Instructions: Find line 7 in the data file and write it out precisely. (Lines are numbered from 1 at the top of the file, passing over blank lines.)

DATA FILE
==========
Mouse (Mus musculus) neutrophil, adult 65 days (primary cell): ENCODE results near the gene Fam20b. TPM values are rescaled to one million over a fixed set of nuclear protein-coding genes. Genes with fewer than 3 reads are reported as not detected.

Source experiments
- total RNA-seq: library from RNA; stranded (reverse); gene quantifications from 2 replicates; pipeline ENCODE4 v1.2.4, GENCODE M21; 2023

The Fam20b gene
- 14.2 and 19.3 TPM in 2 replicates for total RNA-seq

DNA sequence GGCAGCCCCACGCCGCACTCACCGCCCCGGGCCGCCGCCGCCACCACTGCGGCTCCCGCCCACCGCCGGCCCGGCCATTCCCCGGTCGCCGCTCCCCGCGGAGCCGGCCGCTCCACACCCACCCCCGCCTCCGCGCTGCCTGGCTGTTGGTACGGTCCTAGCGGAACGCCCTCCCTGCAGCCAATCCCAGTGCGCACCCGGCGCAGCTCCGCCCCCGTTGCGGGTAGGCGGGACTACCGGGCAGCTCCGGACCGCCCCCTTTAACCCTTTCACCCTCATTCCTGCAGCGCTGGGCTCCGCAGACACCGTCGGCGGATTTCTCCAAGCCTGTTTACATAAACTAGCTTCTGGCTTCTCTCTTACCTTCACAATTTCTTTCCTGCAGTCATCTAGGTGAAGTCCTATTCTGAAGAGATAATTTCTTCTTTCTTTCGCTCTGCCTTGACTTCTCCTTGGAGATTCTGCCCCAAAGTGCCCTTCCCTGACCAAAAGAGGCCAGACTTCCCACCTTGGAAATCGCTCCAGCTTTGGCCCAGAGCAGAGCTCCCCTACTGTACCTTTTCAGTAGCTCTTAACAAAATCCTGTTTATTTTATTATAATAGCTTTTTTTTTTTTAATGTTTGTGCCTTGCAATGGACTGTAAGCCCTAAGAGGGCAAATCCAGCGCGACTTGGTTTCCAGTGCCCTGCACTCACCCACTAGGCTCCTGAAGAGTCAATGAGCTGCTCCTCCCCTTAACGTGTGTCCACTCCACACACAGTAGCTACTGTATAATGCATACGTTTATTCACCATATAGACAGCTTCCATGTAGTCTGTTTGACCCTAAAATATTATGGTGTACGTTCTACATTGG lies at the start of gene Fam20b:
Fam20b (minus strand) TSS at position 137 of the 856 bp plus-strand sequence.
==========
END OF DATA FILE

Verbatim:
Fam20b (minus strand) TSS at position 137 of the 856 bp plus-strand sequence.